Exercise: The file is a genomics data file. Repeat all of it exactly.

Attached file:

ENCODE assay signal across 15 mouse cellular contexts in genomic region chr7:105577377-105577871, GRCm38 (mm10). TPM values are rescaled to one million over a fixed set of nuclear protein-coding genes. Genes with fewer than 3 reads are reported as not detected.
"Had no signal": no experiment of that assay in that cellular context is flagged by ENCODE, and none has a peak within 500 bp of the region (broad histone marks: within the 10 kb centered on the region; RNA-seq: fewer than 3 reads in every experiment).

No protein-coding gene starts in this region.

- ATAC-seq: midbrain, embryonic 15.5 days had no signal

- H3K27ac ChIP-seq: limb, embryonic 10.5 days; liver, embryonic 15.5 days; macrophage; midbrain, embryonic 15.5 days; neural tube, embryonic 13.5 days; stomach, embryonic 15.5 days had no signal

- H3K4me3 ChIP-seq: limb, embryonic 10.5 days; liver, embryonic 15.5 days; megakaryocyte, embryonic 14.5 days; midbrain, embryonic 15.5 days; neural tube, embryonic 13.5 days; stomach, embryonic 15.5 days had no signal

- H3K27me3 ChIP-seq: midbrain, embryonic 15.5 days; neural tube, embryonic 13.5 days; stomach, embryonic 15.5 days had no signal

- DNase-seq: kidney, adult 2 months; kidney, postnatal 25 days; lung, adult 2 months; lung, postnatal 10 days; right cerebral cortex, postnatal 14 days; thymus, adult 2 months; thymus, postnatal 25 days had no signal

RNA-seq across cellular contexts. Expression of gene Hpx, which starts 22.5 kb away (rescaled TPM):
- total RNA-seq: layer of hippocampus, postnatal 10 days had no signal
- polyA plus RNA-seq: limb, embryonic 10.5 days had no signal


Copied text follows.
ENCODE assay signal across 15 mouse cellular contexts in genomic region chr7:105577377-105577871, GRCm38 (mm10). TPM values are rescaled to one million over a fixed set of nuclear protein-coding genes. Genes with fewer than 3 reads are reported as not detected.
"Had no signal": no experiment of that assay in that cellular context is flagged by ENCODE, and none has a peak within 500 bp of the region (broad histone marks: within the 10 kb centered on the region; RNA-seq: fewer than 3 reads in every experiment).

No protein-coding gene starts in this region.

- ATAC-seq: midbrain, embryonic 15.5 days had no signal

- H3K27ac ChIP-seq: limb, embryonic 10.5 days; liver, embryonic 15.5 days; macrophage; midbrain, embryonic 15.5 days; neural tube, embryonic 13.5 days; stomach, embryonic 15.5 days had no signal

- H3K4me3 ChIP-seq: limb, embryonic 10.5 days; liver, embryonic 15.5 days; megakaryocyte, embryonic 14.5 days; midbrain, embryonic 15.5 days; neural tube, embryonic 13.5 days; stomach, embryonic 15.5 days had no signal

- H3K27me3 ChIP-seq: midbrain, embryonic 15.5 days; neural tube, embryonic 13.5 days; stomach, embryonic 15.5 days had no signal

- DNase-seq: kidney, adult 2 months; kidney, postnatal 25 days; lung, adult 2 months; lung, postnatal 10 days; right cerebral cortex, postnatal 14 days; thymus, adult 2 months; thymus, postnatal 25 days had no signal

RNA-seq across cellular contexts. Expression of gene Hpx, which starts 22.5 kb away (rescaled TPM):
- total RNA-seq: layer of hippocampus, postnatal 10 days had no signal
- polyA plus RNA-seq: limb, embryonic 10.5 days had no signal